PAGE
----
C-Sections Not Linked to Women's Depression

Baby's Delivery Method Doesn't Affect Postpartum Depression, Says Study

From the WebMD Archives

Feb. 24, 2005 -- A pregnant woman's risk of depression after giving birth isn't affected by the way her baby is delivered, say U.K. researchers.

"There is no reason for women at risk of postnatal depression to be managed differently with regard to mode of delivery," they write in BMJ Online First.

The finding comes from a study of more than 14,600 women who gave birth between April 1991 and December 1992. The type of delivery -- vaginal, planned cesarean section, or emergency caesarean section -- and the women's history of depression were noted. The women also completed a depression questionnaire eight weeks after giving birth.

About 80% of the women had a spontaneous vaginal delivery and 11% had an assisted vaginal delivery using medical instruments. Emergency cesarean sections (C-sections) were performed on 5% of participants, and 3.6% had a planned C-section.

Past studies have suggested a link between emergency C-sections and postnatal depression. Other work has indicated that elective C-sections may lower postnatal depression risk, say the researchers, who included Roshni Patel, clinical academic training fellow at the University of Bristol's obstetrics and gynecology department.

But that's not what Patel's team found. Their results showed that the type of delivery didn't affect postnatal depression risk.

In women who had planned a vaginal delivery, those who delivered by either vaginal delivery or emergency C-section had similar risks of postpartum depression.

"Women who plan vaginal delivery and require emergency caesarean section or assisted vaginal delivery can be reassured that three is no reason to believe that they are at increased risk of postnatal depression," says the study.

Neither having a history of depression nor depression during pregnancy was linked to emergency C-sections.

"Elective caesarean section does not protect against postnatal depression," write the researchers.

Women, Motherhood, and Depression

Depression is widespread in the U.S., affecting more than 9% of the adult population in any given year, says the National Institute for Mental Health (NIMH). About twice as many women as men have depression, says the NIMH.

While motherhood and pregnancy are often joyful, these women are not immune to depression. "Many women are particularly vulnerable after the birth of a baby," says the NIMH's booklet, Depression. "The hormonal and physical changes, as well as the added responsibility of a new life, can be factors."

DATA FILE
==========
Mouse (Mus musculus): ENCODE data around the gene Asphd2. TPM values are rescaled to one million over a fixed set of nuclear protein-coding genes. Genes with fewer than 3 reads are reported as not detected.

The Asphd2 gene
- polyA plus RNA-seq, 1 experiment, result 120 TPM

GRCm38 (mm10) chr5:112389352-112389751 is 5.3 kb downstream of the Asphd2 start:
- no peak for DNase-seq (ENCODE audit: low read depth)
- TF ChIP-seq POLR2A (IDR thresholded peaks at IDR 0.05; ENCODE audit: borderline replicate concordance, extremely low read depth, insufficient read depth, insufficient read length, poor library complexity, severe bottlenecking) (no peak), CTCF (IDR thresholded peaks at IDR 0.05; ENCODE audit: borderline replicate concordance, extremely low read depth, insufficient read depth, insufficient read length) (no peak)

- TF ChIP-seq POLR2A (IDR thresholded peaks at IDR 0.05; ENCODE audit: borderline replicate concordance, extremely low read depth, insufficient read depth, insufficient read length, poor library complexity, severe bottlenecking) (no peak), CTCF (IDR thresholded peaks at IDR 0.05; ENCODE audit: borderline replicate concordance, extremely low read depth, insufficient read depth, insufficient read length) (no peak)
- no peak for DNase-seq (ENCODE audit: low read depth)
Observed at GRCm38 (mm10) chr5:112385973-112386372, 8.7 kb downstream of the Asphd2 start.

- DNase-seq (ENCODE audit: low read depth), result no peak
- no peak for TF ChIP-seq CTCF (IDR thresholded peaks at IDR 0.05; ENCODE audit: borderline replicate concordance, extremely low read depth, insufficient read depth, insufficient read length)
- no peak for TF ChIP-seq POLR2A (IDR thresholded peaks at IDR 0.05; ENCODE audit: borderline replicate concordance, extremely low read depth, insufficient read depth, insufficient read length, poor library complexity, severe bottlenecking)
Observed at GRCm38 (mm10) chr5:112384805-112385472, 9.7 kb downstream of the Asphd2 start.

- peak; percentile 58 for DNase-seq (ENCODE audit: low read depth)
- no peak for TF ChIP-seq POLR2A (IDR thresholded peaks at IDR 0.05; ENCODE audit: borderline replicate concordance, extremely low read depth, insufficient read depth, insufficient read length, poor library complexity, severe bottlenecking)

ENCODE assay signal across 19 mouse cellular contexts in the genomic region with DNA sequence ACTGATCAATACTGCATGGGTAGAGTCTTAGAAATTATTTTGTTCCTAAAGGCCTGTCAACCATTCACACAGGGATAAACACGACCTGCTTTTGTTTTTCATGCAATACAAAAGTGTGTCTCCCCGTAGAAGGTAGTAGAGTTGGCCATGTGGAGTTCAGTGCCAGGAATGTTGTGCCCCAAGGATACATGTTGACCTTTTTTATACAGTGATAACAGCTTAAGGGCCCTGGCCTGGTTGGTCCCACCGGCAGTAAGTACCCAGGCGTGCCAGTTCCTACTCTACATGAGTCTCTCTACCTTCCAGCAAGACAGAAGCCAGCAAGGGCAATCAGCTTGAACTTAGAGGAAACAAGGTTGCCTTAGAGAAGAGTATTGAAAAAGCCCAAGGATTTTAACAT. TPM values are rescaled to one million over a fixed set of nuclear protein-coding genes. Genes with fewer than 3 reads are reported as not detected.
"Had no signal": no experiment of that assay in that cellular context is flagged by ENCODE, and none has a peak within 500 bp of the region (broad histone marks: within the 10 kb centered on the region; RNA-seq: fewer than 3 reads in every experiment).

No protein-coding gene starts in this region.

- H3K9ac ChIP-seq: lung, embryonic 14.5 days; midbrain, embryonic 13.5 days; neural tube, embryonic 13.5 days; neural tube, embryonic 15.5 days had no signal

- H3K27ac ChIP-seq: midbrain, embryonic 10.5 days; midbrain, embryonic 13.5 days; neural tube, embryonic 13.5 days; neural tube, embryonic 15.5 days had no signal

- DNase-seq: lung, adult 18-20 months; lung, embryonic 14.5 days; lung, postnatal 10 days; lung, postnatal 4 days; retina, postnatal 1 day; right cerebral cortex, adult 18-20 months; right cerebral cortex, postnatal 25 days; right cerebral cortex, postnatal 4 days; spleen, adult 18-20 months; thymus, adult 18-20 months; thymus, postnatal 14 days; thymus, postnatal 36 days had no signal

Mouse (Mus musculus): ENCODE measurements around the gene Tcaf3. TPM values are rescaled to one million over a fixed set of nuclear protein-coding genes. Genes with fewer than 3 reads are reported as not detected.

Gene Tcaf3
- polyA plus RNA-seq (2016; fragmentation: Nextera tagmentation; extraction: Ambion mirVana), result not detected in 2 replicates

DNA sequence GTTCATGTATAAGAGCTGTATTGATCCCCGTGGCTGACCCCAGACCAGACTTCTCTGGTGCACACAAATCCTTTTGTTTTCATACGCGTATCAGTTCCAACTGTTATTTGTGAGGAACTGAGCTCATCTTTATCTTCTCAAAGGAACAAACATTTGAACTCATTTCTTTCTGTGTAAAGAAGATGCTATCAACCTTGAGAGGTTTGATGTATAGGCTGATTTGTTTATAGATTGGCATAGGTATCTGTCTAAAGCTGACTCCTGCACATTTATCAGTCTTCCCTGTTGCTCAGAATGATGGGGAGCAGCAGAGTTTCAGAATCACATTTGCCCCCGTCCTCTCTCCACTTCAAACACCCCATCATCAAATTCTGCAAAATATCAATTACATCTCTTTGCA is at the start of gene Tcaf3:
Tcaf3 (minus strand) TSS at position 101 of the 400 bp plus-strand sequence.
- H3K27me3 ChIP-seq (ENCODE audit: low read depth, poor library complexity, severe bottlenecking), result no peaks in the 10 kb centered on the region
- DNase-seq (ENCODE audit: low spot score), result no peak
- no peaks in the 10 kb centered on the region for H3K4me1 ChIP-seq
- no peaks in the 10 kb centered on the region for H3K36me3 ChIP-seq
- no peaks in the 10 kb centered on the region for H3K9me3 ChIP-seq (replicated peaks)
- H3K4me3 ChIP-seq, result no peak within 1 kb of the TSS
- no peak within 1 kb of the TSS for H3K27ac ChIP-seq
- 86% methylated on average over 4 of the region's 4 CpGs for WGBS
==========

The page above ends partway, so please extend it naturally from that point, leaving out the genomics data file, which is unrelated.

Continued

It's estimated that as many as one in five pregnant women are depressed, but few get help. That's according to a study of more than 3,400 pregnant Michigan women published in the May 2003 Journal of Women's Health.

It's essential to treat depression whenever it strikes. A wide range of help is available, including medications, therapy, and lifestyle changes. Mental health is within reach and professional help is available for anyone with depression, whether or not they're pregnant or mothers.

Depression doesn't just hurt women's well-being. It can also affect their children.

"Infants of depressed mothers have been found to perform less well on object concept tasks and be more insecurely attached to their mothers," write Patel and colleagues. They also list other potential problems for the kids of depressed moms, including "higher rates of intellectual deficits at 4 years of age, behavioral disturbances up to 5 years, and increased rates of special education needs at 11 years."

Other studies have tracked the dangers of depression during pregnancy. Depressed pregnant women have been found to be more likely to have premature babies and lower-birth-weight babies. They may also be more likely to have complications such as preeclampsia, a pregnancy-related condition that causes high blood pressure and affects the mother's kidneys, liver, brain, and placenta.

The study suggests that pregnant women don't have to worry that the way their baby is delivered could increase postpartum depression risk. But mothers-to-be and new moms owe it to themselves and their families to notice and treat depression whenever it surfaces.

WebMD Health News

Sources

SOURCES: Patel, R., BMJ Online First. National Institute of Mental Health, Depression. WebMD Medical News: "Pregnancy Depression Not Often Treated." WebMD Medical Reference from Healthwise: "Preeclampsia and High Blood Pressure During Pregnancy." News release, BMJ.
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